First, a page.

Discover the new article by Ghislain Trullenque and Olivier Pourret, respectively Associate Professor in Structural Geology & Geothermal Energy and Associate Professor in Geochemistry & Head of Scientific Integrity and Open Science for The Conversation.
On February 14, 2023, the European Parliament voted to end the production of thermal vehicles by 2035 for the inhabitants of European Union member countries. In practice, this means that sales of new petrol and diesel cars and light commercial vehicles in the EU will cease by that date, as well as hybrids (petrol-electric), in favour of 100% electric vehicles.
This decision is part of a broader pattern of use of electric vehicles. For example, according to the International Energy Agency (IEA), there will be about 2 billion electric vehicles on the road by 2050, up from 10 million in 2022 (with a projected +35% in 2023 to 14 million).
This increase in the number of electric vehicles will logically be accompanied by a growing need for batteries, and therefore for their components, such as lithium. As the usual operations are already under pressure, could geothermal brines become an essential source of supply for the European lithium industry?
Lithium, an economic issue in the process of becoming scarce
Lithium is one of the key components of electric vehicle batteries. In 2022, lithium was present in nearly 90% of batteries: lithium-nickel-manganese-cobalt (LNMC) batteries accounted for 60% of the market, followed by lithium-iron-phosphate (LFP) batteries with a share of just under 30%. About 60% of lithium demand was thus for electric vehicle batteries, up from about 15% in 2017.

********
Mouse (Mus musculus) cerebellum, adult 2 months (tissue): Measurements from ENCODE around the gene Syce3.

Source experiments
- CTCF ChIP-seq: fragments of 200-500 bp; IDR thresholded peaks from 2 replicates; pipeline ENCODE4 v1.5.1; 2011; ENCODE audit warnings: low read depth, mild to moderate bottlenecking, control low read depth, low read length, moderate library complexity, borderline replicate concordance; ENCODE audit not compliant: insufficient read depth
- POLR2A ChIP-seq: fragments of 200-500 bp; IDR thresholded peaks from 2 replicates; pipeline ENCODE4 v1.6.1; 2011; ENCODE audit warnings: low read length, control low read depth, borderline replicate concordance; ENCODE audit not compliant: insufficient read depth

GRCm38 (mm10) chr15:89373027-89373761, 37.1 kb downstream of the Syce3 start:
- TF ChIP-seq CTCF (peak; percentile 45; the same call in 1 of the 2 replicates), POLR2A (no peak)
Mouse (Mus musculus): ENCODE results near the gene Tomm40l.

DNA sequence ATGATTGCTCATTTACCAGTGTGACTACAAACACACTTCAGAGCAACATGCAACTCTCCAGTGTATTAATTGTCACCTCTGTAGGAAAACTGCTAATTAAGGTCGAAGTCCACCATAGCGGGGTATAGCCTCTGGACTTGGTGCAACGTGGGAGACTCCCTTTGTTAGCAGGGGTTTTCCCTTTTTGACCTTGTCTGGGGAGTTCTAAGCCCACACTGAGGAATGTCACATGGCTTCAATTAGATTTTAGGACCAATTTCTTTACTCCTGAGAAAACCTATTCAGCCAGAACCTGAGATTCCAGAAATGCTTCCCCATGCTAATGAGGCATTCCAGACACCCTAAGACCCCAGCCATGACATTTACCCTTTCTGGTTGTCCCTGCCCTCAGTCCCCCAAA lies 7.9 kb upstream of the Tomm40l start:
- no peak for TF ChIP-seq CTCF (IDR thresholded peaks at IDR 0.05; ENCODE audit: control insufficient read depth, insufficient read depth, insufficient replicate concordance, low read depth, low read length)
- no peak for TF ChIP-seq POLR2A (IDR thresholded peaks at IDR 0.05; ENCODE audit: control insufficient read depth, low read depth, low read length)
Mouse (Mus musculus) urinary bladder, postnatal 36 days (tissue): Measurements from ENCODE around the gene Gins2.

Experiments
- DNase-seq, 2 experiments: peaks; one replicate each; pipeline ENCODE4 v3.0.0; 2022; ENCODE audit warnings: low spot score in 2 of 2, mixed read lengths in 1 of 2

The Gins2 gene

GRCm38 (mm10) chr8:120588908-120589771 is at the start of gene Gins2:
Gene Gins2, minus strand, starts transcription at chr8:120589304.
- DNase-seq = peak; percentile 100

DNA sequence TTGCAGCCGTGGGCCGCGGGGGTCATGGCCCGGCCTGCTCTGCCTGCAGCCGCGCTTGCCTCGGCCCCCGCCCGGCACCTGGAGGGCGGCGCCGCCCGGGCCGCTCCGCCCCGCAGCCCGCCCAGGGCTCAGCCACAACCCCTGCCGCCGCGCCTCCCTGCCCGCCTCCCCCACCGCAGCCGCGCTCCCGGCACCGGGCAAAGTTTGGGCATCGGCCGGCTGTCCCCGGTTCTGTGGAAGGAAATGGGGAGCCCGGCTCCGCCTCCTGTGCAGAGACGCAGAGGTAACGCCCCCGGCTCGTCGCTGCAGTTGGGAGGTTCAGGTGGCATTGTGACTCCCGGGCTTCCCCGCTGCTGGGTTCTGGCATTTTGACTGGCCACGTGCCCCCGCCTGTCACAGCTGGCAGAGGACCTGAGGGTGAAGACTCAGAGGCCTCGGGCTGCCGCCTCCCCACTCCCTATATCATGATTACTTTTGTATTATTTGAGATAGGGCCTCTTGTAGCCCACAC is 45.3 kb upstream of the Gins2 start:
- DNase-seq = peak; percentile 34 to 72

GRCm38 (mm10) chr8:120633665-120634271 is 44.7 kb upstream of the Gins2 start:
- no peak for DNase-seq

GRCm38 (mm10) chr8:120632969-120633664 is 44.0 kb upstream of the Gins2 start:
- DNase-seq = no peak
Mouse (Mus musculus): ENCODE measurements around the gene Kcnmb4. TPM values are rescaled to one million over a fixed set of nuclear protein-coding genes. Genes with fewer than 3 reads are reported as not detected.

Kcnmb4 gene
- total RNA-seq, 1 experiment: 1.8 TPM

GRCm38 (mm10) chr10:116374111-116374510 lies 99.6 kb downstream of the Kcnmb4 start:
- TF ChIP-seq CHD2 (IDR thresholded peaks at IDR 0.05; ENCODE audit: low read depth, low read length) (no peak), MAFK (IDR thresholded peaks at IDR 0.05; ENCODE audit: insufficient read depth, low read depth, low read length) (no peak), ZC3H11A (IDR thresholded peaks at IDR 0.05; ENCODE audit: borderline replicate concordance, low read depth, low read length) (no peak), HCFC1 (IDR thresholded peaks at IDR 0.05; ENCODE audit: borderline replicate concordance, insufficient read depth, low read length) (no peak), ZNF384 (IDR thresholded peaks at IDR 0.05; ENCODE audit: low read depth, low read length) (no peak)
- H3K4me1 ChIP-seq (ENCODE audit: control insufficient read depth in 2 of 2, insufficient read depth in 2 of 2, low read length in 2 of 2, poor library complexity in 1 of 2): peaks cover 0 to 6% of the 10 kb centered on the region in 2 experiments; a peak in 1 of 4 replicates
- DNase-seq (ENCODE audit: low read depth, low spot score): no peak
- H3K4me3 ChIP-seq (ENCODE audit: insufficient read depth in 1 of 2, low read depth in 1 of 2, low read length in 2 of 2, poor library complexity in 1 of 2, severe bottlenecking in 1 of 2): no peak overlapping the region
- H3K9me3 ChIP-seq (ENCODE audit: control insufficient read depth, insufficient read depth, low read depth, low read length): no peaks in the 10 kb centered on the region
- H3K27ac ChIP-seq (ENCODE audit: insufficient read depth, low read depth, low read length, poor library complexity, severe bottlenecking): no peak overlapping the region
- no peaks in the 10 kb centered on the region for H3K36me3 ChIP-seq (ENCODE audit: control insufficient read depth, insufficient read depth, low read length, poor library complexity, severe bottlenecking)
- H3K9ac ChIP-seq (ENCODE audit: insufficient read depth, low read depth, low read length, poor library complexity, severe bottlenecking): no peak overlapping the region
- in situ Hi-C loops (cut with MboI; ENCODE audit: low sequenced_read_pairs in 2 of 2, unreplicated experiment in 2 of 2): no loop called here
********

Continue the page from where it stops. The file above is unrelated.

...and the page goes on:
In the face of this growing demand, the global supply of lithium is under severe strain. In 2021 and 2022, demand thus exceeded supply, despite the 180% increase in production since 2017. According to the IEA, the world could therefore face lithium shortages by 2025.
In response to these changes, the global lithium market is under intense scrutiny from speculators, automakers and battery manufacturers as they attempt to secure their supplies as well as their margins.
The price of lithium carbonate (refined lithium) increased sixfold between August 2021 and November 2022, and the price of spodumene crystals (a lithium-bearing mineral) increased even more during the same period.
Global consumption has increased by more than 280% between 2010 and 2021. The price per ton has risen from less than 5,000 euros in 2012 to more than 85,000 euros in November 2022, before falling back to just over 50,000 euros since March.
Lithium is thus one of the so-called strategic metals. France has even made it a priority in terms of economic sovereignty.
The challenges of lithium supply
Lithium mining takes place mainly in brine-type deposits, such as the salars of the Andean plateau in the lithium triangle, or by conventional mining in spodumene-rich pegmatites, as in Australia.
The Greenbushes mine in Australia represents a major lithium deposit.
Most of the world's lithium reserves are in Bolivia (21 million tonnes), Argentina (19 million tonnes), Chile (9.8 million tonnes), Australia (7.3 million tonnes) and China (5.1 million tonnes).
This concentration of the resource in a few points of the globe makes Europe dependent on the producing countries, both in terms of supply and the cost of this raw material.
In addition to this economic aspect, it is important to note that the exploitation of salars is an ecological aberration, which requires pumping water deep into the ground and letting it evaporate. And this, in regions that are already under great water stress. The pumping, the addition of chemical additives and the earthworks necessary for the decantation basins disfigure landscapes with a high potential for tourism and destroy particularly vulnerable ecosystems that are unique in the world.
The European supply of lithium is thus faced with many challenges. Some are linked to the strong growth in demand, others to ecological and health constraints, and others to the concentration of resources outside Europe.